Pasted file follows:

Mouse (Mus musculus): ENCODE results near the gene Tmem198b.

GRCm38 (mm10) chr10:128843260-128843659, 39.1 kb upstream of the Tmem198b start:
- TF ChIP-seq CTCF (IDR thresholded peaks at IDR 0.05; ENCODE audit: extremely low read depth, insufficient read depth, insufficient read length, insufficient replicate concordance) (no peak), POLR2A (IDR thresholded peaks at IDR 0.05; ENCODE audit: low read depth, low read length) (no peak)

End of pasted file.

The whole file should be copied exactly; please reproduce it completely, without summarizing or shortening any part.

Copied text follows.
Mouse (Mus musculus): ENCODE results near the gene Tmem198b.

GRCm38 (mm10) chr10:128843260-128843659, 39.1 kb upstream of the Tmem198b start:
- TF ChIP-seq CTCF (IDR thresholded peaks at IDR 0.05; ENCODE audit: extremely low read depth, insufficient read depth, insufficient read length, insufficient replicate concordance) (no peak), POLR2A (IDR thresholded peaks at IDR 0.05; ENCODE audit: low read depth, low read length) (no peak)